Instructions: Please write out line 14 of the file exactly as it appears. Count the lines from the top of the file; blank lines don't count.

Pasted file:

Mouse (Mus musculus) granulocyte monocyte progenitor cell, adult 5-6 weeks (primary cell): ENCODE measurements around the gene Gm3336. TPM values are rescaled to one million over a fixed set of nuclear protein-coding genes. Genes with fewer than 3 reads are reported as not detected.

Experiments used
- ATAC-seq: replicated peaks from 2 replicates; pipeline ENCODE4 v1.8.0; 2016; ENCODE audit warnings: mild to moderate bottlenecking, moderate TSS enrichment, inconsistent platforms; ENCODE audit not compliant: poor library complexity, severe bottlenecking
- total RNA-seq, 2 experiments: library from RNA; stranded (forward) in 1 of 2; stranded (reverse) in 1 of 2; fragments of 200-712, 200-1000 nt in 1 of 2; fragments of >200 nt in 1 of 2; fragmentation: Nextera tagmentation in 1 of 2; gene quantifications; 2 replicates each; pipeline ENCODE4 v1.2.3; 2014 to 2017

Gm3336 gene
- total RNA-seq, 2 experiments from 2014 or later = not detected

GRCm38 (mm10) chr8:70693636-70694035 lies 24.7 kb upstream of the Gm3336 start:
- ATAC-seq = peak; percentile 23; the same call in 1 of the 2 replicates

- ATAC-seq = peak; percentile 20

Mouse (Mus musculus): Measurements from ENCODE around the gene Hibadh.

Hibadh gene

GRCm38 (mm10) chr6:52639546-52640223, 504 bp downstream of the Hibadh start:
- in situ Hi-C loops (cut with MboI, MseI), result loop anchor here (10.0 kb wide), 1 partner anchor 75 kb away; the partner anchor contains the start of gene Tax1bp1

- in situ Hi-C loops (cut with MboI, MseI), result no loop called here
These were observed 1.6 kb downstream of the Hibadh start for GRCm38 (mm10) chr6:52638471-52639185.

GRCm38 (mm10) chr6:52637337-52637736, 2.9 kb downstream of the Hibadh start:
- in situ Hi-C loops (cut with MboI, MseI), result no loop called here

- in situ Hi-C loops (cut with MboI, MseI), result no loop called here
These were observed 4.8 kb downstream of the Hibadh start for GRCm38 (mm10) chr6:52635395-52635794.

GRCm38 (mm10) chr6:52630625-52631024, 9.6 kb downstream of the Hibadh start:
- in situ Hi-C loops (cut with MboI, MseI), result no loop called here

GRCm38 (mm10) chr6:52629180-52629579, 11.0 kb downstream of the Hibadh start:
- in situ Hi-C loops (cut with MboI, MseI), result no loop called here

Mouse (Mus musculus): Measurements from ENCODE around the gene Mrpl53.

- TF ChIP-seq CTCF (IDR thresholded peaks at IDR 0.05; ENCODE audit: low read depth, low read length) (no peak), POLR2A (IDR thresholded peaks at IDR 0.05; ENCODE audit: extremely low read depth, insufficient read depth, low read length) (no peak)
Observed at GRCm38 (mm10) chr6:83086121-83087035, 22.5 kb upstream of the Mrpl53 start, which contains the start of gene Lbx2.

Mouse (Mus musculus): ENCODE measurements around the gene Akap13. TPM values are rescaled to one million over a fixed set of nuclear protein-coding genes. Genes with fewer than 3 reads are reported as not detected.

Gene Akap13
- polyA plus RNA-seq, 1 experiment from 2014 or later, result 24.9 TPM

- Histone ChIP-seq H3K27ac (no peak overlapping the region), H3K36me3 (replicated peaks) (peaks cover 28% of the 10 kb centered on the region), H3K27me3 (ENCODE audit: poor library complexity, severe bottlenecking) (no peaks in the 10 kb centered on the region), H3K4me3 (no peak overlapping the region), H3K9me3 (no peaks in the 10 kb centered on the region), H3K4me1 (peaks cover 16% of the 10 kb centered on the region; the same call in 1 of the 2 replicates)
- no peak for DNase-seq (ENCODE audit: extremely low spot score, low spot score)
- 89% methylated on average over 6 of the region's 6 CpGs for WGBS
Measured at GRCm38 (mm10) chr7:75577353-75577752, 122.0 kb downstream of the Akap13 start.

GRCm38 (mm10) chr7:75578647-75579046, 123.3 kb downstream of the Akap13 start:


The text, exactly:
- in situ Hi-C loops (cut with MboI, MseI), result no loop called here